Max Gimblett: The Holy Grail, Gary Snyder Gallery, New York, NY

Max Gimblett, The Wedding Chair, 2012
Mixed media on canvas
48 x 40 inches

March 1 – April 7, 2012

Gary Snyder Gallery is pleased to announce Max Gimblett: The Holy Grail, an exhibition of paintings and drawings at 529 West 20th Street. Opening on March 1, 2012, the exhibition is Gimblett’s first in a New York gallery since 2005. Fifteen of the artist’s luminous, gestural paintings will be on view, including four monumental, quatrefoil-shaped canvases. The exhibition will also feature a selection of sumi ink drawings, the creation of which is an integral part of Gimblett’s process.

The exhibition offers an in-depth look at the artist’s work since 2009—glossy, calligraphic abstractions in high-keyed hues, many of which feature large expanses of gold, silver, and aluminum leaf. Often, only a few brushstrokes or simplified shapes appear on the surfaces of these paintings. Works in the exhibition such as The Holy Grail (2009) and Exodus Kimono (2011) demonstrate Gimblett’s unique ability to create compositions of incredible depth and complexity with comparatively little.

Born in Auckland, New Zealand in 1935, Max Gimblett emigrated to Canada in 1962. Between 1962 and 1964, Gimblett apprenticed as a potter. In 1965, the artist arrived in San Francisco and began studying painting at the San Francisco Art Institute. While still a student, Gimblett came under the influence of Abstract Expressionist masters Willem de Kooning, Jackson Pollock, and Robert Motherwell, as well as the sumi-e traditions of Rinzai Zen. In 1972, Gimblett relocated to New York. Two years later, the artist met pioneering filmmaker and sculptor Len Lye. The two formed a close friendship that lasted until Lye’s death in 1980. His emphasis on sudden and intuitive bodily movements had a profound impact on Gimblett’s work, one that continues until this day.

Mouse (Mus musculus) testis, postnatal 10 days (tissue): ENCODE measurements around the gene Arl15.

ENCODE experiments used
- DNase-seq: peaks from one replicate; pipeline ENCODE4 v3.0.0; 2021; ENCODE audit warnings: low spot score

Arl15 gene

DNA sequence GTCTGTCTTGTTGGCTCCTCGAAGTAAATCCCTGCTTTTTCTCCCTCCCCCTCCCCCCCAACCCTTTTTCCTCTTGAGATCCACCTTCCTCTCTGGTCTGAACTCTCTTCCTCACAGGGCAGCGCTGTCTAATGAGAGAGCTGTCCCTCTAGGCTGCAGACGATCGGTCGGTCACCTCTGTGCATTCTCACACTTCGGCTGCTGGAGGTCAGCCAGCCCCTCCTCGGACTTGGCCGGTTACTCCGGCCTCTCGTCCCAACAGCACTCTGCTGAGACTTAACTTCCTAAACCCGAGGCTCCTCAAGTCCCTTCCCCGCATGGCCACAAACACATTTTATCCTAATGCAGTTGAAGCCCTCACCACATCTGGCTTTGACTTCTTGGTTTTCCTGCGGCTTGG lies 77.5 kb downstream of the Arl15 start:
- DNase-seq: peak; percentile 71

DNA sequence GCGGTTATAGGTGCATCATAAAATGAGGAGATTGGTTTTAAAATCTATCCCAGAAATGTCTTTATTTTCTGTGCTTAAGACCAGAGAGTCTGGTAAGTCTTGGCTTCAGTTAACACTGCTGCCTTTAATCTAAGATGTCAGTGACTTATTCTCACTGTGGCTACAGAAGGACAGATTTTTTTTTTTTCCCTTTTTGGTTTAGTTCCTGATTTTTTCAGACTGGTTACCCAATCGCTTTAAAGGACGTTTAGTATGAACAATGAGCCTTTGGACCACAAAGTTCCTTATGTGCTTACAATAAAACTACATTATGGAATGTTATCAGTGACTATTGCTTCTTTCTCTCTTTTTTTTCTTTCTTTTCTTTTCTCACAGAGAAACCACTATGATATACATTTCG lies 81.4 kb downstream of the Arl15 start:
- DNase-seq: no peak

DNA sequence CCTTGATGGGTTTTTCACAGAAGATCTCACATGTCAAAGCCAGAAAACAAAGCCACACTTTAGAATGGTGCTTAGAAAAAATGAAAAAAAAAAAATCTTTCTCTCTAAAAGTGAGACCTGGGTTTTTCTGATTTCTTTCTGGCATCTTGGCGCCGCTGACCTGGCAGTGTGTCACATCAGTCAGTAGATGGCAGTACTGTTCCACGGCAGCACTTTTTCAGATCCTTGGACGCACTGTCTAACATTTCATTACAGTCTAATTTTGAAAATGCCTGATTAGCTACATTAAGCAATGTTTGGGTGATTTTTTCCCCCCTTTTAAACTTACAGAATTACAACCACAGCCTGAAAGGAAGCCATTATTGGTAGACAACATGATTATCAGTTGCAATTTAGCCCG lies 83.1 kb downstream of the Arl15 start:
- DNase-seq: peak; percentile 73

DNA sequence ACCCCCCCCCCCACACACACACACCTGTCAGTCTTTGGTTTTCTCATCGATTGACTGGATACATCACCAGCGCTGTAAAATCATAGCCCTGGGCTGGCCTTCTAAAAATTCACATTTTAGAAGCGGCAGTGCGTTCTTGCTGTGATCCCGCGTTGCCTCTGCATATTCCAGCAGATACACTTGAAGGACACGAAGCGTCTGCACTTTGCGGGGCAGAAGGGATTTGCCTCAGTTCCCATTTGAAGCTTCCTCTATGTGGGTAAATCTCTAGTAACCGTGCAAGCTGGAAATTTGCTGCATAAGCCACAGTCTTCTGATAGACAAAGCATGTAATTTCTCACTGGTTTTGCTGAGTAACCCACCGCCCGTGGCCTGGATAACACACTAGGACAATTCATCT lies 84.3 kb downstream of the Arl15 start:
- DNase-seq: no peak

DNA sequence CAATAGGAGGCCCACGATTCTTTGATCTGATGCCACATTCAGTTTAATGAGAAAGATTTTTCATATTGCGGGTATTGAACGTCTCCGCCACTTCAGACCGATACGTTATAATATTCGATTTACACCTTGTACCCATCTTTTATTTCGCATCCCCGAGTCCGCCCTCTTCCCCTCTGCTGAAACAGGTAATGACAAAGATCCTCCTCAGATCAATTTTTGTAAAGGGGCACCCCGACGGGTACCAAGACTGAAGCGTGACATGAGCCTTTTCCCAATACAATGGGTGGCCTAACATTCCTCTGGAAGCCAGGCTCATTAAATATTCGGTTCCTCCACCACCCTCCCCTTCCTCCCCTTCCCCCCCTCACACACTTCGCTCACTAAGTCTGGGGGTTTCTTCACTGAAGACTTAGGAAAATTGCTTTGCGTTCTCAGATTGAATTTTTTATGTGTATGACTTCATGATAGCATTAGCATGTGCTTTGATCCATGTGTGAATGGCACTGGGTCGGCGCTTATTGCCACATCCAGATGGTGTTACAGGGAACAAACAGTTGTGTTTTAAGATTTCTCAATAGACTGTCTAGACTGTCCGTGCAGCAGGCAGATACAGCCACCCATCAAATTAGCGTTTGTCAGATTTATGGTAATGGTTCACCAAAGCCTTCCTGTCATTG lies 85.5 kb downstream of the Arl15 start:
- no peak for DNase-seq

Over the last four decades, Gimblett has had solo exhibitions at many noteworthy galleries, including: 
A Clean Well Lighted Place (1971, Austin), Cuningham Ward Gallery (1976, 1978, New York), Nielsen Gallery (1976, 1979, Boston), White Columns (1988, New York), Gow Langsford Gallery (1991, 1993, 1997, 2001, 2003, 2006, 2009, 2011, Auckland), and Haines Gallery (1991, 1993, 1996, 2000, 2003, 2005, 2009, San Francisco). In 2002, the Queensland Art Gallery, Brisbane, hosted a survey of Gimblett’s drawings. Two years later, in 2004, the Auckland Art Gallery Toi o Tamaki mounted the first career ret- rospective of the artist’s work. In 2009, Gimblett’s paintings were featured in The Third Mind: American Artists Contemplate Asia, 1860–1989, a group exhibition at the Solomon R. Guggenheim Museum, New York. The following year, the Japan Society, New York, presented Oxherding, a series of ten drawings by Gimblett based on Lewis Hyde’s translation of a 12th-century Buddhist parable. Most recently, the Andy Warhol Museum, Pittsburgh, hosted Max Gimblett: The Sound of One Hand, the fourth exhibition in their acclaimed series The Word of God.

Gimblett’s work is featured in the collections of major museums around the world, including: the
Art Gallery of New South Wales, Sydney; the Auckland Art Gallery Toi o T ̄amaki; the Museum of Contemporary Art, Sydney; the Museum of Modern Art, New York; the Museum of New Zealand
Te Papa Tongarewa, Wellington; the National Gallery of Art, Washington, D.C.; the National Gallery of Australia, Canberra; the Pennsylvania Academy of Fine Arts, Philadelphia; the Queensland Art Gallery, Brisbane; the San Francisco Museum of Modern Art; the Solomon R. Guggenheim Museum, New York; and the Whitney Museum of American Art, New York.